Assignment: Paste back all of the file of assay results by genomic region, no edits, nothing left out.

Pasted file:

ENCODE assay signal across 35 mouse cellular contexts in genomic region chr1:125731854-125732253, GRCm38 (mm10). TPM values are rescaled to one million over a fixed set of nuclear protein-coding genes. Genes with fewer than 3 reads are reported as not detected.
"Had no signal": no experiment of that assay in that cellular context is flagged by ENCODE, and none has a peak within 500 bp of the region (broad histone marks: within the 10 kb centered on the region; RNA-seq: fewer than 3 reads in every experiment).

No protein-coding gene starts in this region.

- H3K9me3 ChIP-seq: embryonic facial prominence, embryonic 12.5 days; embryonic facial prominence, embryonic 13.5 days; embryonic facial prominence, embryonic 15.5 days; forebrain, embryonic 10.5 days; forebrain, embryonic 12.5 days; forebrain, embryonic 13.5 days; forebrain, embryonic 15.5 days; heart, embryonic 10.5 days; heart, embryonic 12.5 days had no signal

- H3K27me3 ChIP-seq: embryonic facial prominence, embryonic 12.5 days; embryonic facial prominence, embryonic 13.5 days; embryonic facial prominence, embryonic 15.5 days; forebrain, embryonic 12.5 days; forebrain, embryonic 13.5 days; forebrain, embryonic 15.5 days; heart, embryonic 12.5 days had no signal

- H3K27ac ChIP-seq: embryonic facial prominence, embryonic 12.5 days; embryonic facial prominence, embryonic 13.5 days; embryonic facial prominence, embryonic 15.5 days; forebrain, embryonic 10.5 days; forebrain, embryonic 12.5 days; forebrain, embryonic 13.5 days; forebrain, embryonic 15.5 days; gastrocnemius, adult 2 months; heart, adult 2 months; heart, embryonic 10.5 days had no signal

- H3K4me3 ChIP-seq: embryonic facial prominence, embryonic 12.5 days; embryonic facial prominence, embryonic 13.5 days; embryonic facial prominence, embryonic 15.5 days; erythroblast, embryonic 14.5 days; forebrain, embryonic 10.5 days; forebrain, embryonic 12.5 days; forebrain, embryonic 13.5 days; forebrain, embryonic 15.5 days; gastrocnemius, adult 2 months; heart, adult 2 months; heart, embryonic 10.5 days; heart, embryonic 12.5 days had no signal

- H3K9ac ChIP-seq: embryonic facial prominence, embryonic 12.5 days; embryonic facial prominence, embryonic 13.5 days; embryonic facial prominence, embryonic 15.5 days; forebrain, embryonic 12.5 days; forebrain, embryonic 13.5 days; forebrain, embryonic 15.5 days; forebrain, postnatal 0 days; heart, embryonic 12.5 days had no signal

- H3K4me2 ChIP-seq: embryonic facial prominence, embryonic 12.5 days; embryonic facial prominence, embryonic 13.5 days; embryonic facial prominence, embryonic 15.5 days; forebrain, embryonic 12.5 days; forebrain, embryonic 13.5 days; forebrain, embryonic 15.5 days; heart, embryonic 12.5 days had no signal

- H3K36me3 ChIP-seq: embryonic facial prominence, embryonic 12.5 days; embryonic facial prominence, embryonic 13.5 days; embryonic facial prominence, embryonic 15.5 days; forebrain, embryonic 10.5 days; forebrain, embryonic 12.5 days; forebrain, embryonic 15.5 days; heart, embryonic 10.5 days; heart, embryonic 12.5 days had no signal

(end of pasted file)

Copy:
ENCODE assay signal across 35 mouse cellular contexts in genomic region chr1:125731854-125732253, GRCm38 (mm10). TPM values are rescaled to one million over a fixed set of nuclear protein-coding genes. Genes with fewer than 3 reads are reported as not detected.
"Had no signal": no experiment of that assay in that cellular context is flagged by ENCODE, and none has a peak within 500 bp of the region (broad histone marks: within the 10 kb centered on the region; RNA-seq: fewer than 3 reads in every experiment).

No protein-coding gene starts in this region.

- H3K9me3 ChIP-seq: embryonic facial prominence, embryonic 12.5 days; embryonic facial prominence, embryonic 13.5 days; embryonic facial prominence, embryonic 15.5 days; forebrain, embryonic 10.5 days; forebrain, embryonic 12.5 days; forebrain, embryonic 13.5 days; forebrain, embryonic 15.5 days; heart, embryonic 10.5 days; heart, embryonic 12.5 days had no signal

- H3K27me3 ChIP-seq: embryonic facial prominence, embryonic 12.5 days; embryonic facial prominence, embryonic 13.5 days; embryonic facial prominence, embryonic 15.5 days; forebrain, embryonic 12.5 days; forebrain, embryonic 13.5 days; forebrain, embryonic 15.5 days; heart, embryonic 12.5 days had no signal

- H3K27ac ChIP-seq: embryonic facial prominence, embryonic 12.5 days; embryonic facial prominence, embryonic 13.5 days; embryonic facial prominence, embryonic 15.5 days; forebrain, embryonic 10.5 days; forebrain, embryonic 12.5 days; forebrain, embryonic 13.5 days; forebrain, embryonic 15.5 days; gastrocnemius, adult 2 months; heart, adult 2 months; heart, embryonic 10.5 days had no signal

- H3K4me3 ChIP-seq: embryonic facial prominence, embryonic 12.5 days; embryonic facial prominence, embryonic 13.5 days; embryonic facial prominence, embryonic 15.5 days; erythroblast, embryonic 14.5 days; forebrain, embryonic 10.5 days; forebrain, embryonic 12.5 days; forebrain, embryonic 13.5 days; forebrain, embryonic 15.5 days; gastrocnemius, adult 2 months; heart, adult 2 months; heart, embryonic 10.5 days; heart, embryonic 12.5 days had no signal

- H3K9ac ChIP-seq: embryonic facial prominence, embryonic 12.5 days; embryonic facial prominence, embryonic 13.5 days; embryonic facial prominence, embryonic 15.5 days; forebrain, embryonic 12.5 days; forebrain, embryonic 13.5 days; forebrain, embryonic 15.5 days; forebrain, postnatal 0 days; heart, embryonic 12.5 days had no signal

- H3K4me2 ChIP-seq: embryonic facial prominence, embryonic 12.5 days; embryonic facial prominence, embryonic 13.5 days; embryonic facial prominence, embryonic 15.5 days; forebrain, embryonic 12.5 days; forebrain, embryonic 13.5 days; forebrain, embryonic 15.5 days; heart, embryonic 12.5 days had no signal

- H3K36me3 ChIP-seq: embryonic facial prominence, embryonic 12.5 days; embryonic facial prominence, embryonic 13.5 days; embryonic facial prominence, embryonic 15.5 days; forebrain, embryonic 10.5 days; forebrain, embryonic 12.5 days; forebrain, embryonic 15.5 days; heart, embryonic 10.5 days; heart, embryonic 12.5 days had no signal